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Adventures in Engineering
The wanderings of a modern ronin.

Ben Cantrick
  Date: 2006-09-14 02:11
  Subject:   [/.] Decent hydrogen storage, at last! Borohydride and water.
  Music:Chemlab - Burnout at the Hydrogen Bar

Chemist Don Gervasio and colleague Sonja Tasic, both at Arizona State University in the US, set out to develop a fuel cell that would generate more electricity for its weight than the best batteries, and would also work at room temperature.

Gervasio's solution was to use the alkaline compound borohydride. A 30% solution of borohydride in water actually contains one-third more hydrogen than the same volume of liquid hydrogen. "The difference is that the borohydride is at room temperature, and it's stable, non-toxic and cost-effective," Gervasio says. The borohydride solution releases its hydrogen as it flows over a catalyst made of ruthenium. The hydrogen passes through a membrane and combines with oxygen in the fuel cell, generating electricity and waste water.

Theoretically, this could achieve an energy density up to about 2200 watt-hours per litre Gervasio says, compared to 200 watt-hours per litre for a lithium polymer battery.


2000 Wh/kg! Now that's some serious improvement in energy density. The catalyst packs are going to be expensive as hell, but aside from that this sounds amazing.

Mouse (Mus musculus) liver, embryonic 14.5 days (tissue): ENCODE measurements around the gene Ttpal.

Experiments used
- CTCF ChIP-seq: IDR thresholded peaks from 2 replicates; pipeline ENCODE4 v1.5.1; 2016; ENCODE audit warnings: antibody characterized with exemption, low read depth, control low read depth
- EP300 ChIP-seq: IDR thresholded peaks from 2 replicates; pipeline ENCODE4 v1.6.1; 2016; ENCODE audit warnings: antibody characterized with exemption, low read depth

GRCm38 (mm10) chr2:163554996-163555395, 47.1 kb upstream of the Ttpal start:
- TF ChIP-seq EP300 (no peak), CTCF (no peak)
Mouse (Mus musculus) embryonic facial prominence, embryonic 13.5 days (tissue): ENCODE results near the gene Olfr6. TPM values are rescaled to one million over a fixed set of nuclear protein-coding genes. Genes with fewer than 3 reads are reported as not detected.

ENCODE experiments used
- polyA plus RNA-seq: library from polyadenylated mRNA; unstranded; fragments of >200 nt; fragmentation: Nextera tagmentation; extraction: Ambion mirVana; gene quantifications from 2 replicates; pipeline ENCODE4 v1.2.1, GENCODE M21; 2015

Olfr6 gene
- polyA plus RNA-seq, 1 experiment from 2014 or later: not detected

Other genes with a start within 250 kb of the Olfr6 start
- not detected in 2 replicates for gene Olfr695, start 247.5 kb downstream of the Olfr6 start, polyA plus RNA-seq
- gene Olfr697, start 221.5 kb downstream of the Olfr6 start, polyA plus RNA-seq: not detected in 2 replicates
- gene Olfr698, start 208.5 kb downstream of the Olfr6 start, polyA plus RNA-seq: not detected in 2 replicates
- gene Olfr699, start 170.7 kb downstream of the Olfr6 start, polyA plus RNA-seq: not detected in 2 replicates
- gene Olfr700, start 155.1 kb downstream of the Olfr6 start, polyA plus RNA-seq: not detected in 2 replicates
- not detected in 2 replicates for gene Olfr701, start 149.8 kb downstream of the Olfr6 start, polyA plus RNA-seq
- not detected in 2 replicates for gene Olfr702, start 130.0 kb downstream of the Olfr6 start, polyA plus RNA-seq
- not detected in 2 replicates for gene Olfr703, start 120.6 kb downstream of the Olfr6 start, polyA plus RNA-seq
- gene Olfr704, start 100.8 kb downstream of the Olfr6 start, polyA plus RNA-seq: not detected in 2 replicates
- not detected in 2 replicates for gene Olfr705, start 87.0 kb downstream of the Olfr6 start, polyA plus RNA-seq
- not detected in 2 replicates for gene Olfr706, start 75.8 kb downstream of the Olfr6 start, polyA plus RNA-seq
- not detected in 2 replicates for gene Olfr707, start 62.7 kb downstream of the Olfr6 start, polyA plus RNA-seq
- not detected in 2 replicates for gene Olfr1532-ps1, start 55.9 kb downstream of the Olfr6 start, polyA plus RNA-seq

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  User: (Anonymous)
  Date: 2006-09-14 03:28 (UTC)
  Subject:   (no subject)
It does look good. Let's see if the can lock it down in production.
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Ben Cantrick
  User: mackys
  Date: 2006-09-14 03:41 (UTC)
  Subject:   (no subject)
Going to be in the lab for at least a little while longer, methinks...
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  User: randomchris
  Date: 2006-09-14 07:07 (UTC)
  Subject:   (no subject)
It also means that you're not messing with explosive liquid hydrogen, which is good.
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Ben Cantrick
  User: mackys
  Date: 2006-09-14 08:16 (UTC)
  Subject:   And best of all...
A 30% solution of borohydride in water actually contains one-third more hydrogen than the same volume of liquid hydrogen.

Can you believe that? It's a denser storage medium than actual liquid hydrogen!
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Alex Belits
  User: abelits
  Date: 2006-09-14 09:03 (UTC)
  Subject:   Re: And best of all...
Liquid hydrogen has low density, so instead of dealing with tiny H2 molecules at great distances from each other you bind four hydrogen atoms with boron, add sodium ion, and surround it with water. Density of the liquid is much higher, but hydrogen atoms are still more densely packed than if they were in H2 molecules.

Also a cheaper fuel cell version: http://en.wikipedia.org/wiki/Direct_borohydride_fuel_cell
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Willow: Cartoon Willow
  User: willow_red
  Date: 2006-09-14 14:10 (UTC)
  Subject:   Re: And best of all...
Keyword:Cartoon Willow
This should also help prevent hydrogen from diffusing though its container and weakening the material, not to mention getting to lose the cryogenic temperatures!
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May 2015